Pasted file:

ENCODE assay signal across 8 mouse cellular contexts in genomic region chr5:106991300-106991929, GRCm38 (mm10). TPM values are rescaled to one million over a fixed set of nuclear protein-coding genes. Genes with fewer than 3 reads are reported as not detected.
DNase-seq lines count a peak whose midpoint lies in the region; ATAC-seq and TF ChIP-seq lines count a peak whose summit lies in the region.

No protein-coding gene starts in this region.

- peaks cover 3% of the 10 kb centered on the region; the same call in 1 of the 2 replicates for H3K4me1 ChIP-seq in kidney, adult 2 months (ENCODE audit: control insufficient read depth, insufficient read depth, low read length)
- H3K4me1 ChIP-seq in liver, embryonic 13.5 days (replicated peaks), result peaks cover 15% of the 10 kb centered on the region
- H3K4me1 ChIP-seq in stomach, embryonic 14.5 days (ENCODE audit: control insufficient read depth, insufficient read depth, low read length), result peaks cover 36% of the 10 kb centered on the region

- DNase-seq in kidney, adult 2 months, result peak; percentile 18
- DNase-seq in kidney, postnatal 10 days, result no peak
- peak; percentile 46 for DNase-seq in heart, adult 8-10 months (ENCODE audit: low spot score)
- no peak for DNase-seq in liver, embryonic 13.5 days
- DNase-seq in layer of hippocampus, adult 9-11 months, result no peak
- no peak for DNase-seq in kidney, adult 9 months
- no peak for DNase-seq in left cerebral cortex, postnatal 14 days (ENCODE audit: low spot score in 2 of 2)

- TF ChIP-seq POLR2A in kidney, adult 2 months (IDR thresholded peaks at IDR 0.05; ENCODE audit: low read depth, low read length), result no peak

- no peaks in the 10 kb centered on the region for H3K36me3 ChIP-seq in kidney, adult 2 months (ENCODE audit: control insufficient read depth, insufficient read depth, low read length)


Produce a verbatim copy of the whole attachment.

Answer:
ENCODE assay signal across 8 mouse cellular contexts in genomic region chr5:106991300-106991929, GRCm38 (mm10). TPM values are rescaled to one million over a fixed set of nuclear protein-coding genes. Genes with fewer than 3 reads are reported as not detected.
DNase-seq lines count a peak whose midpoint lies in the region; ATAC-seq and TF ChIP-seq lines count a peak whose summit lies in the region.

No protein-coding gene starts in this region.

- peaks cover 3% of the 10 kb centered on the region; the same call in 1 of the 2 replicates for H3K4me1 ChIP-seq in kidney, adult 2 months (ENCODE audit: control insufficient read depth, insufficient read depth, low read length)
- H3K4me1 ChIP-seq in liver, embryonic 13.5 days (replicated peaks), result peaks cover 15% of the 10 kb centered on the region
- H3K4me1 ChIP-seq in stomach, embryonic 14.5 days (ENCODE audit: control insufficient read depth, insufficient read depth, low read length), result peaks cover 36% of the 10 kb centered on the region

- DNase-seq in kidney, adult 2 months, result peak; percentile 18
- DNase-seq in kidney, postnatal 10 days, result no peak
- peak; percentile 46 for DNase-seq in heart, adult 8-10 months (ENCODE audit: low spot score)
- no peak for DNase-seq in liver, embryonic 13.5 days
- DNase-seq in layer of hippocampus, adult 9-11 months, result no peak
- no peak for DNase-seq in kidney, adult 9 months
- no peak for DNase-seq in left cerebral cortex, postnatal 14 days (ENCODE audit: low spot score in 2 of 2)

- TF ChIP-seq POLR2A in kidney, adult 2 months (IDR thresholded peaks at IDR 0.05; ENCODE audit: low read depth, low read length), result no peak

- no peaks in the 10 kb centered on the region for H3K36me3 ChIP-seq in kidney, adult 2 months (ENCODE audit: control insufficient read depth, insufficient read depth, low read length)